9 September 2020 | The Australian Sugar Milling Council (ASMC) has commended the Katter Australia Party for adding its voice to calls to reduce State Government irrigation water charges by 25% and its offer to broker talks between Premier Annastacia Palaszczuk and the sugar industry.
KAP Member for Hinchinbrook Mr Nick Dametto’s told State Parliament: “A 25 per cent reduction in state water tariffs will add $220 million to the Queensland economy, supporting jobs over the next four years, the equivalent of 11 AFL grand finals.”
ASMC Chief Executive Officer David Pietsch said the KAP commitment and its offer, in Parliament, to broker talks with the Premier on the critical issue of water prices was a positive development.
The Liberal National Party has also committed to cut irrigation water prices by 20 per cent.
“The Queensland sugar industry has ‘hung tough’ through this pandemic and we’re calling on the Government to invest in our sugar industry’s capacity to generate more jobs and more economic benefits for regional Queensland,” Mr Pietsch said.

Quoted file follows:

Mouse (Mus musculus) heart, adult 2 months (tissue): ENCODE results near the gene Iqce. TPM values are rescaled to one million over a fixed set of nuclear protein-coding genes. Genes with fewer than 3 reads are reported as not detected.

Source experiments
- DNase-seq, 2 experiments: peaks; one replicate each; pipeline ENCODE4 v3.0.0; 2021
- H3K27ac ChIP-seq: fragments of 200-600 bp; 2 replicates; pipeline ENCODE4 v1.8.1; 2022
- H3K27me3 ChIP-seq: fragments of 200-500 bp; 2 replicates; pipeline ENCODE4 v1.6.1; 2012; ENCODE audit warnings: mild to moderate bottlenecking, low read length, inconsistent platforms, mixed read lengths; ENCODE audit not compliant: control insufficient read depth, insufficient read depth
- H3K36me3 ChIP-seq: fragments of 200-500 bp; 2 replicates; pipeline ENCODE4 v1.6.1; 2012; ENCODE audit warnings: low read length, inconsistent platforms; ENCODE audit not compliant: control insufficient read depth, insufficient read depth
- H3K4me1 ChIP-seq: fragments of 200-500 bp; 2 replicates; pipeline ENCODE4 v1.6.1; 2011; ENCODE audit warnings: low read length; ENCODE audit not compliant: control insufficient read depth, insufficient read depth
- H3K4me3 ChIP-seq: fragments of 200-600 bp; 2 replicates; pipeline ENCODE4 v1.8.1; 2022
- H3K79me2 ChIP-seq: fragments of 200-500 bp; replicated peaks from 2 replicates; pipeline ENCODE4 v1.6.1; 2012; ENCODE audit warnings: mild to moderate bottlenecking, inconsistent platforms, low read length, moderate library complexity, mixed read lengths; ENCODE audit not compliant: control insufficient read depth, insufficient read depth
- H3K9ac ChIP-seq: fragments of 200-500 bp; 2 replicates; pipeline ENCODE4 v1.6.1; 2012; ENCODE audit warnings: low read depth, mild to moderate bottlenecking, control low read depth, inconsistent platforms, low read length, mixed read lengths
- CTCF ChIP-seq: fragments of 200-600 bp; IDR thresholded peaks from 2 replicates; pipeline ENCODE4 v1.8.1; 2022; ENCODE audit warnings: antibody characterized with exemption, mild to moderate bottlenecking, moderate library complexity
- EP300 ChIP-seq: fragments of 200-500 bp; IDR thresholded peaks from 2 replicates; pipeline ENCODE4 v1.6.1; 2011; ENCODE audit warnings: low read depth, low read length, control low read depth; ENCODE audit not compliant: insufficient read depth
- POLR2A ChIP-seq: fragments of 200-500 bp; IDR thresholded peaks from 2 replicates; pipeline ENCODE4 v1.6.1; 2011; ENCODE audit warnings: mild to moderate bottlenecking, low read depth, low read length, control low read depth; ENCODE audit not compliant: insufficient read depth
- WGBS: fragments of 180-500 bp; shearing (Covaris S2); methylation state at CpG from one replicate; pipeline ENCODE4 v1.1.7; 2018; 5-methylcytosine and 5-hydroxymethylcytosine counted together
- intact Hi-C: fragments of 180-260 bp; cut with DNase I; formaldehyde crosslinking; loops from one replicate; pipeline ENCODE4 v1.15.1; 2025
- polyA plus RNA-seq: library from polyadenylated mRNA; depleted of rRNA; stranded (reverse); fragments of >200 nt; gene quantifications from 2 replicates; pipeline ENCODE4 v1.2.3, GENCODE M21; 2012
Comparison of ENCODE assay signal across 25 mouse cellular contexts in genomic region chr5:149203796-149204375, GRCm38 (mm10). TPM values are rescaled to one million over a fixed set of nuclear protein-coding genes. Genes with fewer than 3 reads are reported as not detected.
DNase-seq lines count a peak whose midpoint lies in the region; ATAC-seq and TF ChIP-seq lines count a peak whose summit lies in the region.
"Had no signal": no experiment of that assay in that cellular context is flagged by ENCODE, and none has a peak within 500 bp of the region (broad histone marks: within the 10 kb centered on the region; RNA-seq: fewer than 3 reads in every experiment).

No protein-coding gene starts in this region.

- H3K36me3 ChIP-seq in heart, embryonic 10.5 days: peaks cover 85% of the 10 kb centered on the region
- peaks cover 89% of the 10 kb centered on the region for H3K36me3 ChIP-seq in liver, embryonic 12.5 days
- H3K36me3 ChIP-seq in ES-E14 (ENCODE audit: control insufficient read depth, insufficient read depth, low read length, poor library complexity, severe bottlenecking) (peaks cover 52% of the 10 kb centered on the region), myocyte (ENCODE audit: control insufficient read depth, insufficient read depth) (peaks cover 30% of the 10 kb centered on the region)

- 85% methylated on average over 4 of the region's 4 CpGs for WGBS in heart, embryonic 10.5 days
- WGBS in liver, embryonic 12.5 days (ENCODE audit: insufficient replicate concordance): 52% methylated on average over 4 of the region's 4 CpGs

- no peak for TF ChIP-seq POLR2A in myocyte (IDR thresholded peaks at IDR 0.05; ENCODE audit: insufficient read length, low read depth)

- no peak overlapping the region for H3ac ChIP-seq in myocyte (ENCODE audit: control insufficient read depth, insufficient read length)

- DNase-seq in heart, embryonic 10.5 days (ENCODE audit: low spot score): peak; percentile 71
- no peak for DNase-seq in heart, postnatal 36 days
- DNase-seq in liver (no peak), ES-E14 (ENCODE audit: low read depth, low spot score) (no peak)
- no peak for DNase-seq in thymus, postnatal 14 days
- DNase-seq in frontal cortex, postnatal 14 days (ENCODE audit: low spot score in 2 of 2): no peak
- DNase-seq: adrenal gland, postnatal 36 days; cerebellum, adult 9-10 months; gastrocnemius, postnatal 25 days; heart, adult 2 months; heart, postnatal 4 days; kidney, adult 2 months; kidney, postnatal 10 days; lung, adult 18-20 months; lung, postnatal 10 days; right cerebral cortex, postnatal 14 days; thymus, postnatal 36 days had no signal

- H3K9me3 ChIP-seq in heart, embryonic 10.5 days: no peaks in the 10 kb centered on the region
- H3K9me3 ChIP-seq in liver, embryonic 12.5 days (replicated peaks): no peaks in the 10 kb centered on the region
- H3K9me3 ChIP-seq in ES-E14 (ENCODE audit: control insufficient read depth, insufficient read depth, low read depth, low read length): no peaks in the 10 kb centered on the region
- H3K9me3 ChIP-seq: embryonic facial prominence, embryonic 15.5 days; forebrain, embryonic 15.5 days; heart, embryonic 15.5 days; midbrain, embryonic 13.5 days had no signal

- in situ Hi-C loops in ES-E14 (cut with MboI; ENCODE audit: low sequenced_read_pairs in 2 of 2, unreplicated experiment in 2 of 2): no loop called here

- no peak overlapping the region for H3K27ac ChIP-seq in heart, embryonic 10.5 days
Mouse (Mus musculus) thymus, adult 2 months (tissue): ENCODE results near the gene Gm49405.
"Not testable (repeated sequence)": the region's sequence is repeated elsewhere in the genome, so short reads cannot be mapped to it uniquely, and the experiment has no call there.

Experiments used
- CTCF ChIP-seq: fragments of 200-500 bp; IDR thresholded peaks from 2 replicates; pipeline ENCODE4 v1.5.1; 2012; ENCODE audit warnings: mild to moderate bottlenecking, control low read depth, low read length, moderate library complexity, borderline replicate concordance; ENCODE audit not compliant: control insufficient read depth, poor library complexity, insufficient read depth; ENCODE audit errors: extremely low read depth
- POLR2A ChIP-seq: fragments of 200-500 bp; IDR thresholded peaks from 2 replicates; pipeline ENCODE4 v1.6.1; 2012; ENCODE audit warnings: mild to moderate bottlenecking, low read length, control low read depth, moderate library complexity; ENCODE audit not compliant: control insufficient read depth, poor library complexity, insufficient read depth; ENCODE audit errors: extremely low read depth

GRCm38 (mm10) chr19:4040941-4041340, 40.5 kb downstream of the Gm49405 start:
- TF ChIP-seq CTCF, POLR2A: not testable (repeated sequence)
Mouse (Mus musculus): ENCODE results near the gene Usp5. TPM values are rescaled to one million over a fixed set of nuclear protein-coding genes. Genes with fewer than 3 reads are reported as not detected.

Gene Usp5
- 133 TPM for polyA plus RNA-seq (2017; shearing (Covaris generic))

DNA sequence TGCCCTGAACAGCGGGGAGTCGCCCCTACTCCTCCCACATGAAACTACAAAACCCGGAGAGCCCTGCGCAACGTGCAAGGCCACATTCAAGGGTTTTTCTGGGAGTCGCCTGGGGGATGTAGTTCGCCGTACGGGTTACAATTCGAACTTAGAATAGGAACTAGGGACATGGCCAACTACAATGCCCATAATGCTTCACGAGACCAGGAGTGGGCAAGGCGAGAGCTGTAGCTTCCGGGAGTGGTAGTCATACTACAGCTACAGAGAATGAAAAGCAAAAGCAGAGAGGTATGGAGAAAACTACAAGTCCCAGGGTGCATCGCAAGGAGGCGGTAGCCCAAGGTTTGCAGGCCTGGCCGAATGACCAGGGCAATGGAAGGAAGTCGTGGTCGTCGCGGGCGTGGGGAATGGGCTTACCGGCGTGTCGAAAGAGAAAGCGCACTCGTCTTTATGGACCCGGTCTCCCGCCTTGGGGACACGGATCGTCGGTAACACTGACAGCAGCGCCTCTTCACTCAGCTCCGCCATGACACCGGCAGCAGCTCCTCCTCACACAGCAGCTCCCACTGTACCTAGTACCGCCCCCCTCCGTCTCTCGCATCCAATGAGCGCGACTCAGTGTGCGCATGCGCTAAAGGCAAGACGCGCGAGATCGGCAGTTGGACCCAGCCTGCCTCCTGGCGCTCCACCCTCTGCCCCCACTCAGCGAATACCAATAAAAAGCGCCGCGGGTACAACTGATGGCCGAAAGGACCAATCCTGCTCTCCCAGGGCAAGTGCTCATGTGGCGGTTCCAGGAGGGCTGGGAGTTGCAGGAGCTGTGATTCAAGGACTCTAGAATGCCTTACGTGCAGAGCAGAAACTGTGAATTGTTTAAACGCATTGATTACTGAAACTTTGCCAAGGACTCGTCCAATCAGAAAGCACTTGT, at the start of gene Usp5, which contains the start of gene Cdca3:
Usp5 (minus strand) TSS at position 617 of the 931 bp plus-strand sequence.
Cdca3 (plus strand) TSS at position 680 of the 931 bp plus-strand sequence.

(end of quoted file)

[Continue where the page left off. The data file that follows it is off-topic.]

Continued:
Government froze irrigation water prices in May, but only for 2020/21. This follows an earlier recommendation by the Queensland Competition Authority for further substantial price increases in the regulated Water Supply Schemes that service the State’s cane fields. The Government has also said it will absorb $42 million worth of investment in safety upgrades to dams for the next 4 years.
The sugar industry says it needs certainty longer term, especially when full costs such as for the planned upgrade to the Burdekin Falls Dam will be passed on to irrigators.
Mr Pietsch said the Queensland sugar industry generated more than $4 billion to the Queensland economy each year and supported more than 23,000 jobs throughout the State yet faced significant challenges from higher input costs and government charges, increasing overseas competition and depressed global sugar prices.
“We can help Queensland back on the road to recovery and support the Premier’s focus on job creation, but not without a reduction in water pricing levels,” Mr Pietsch said.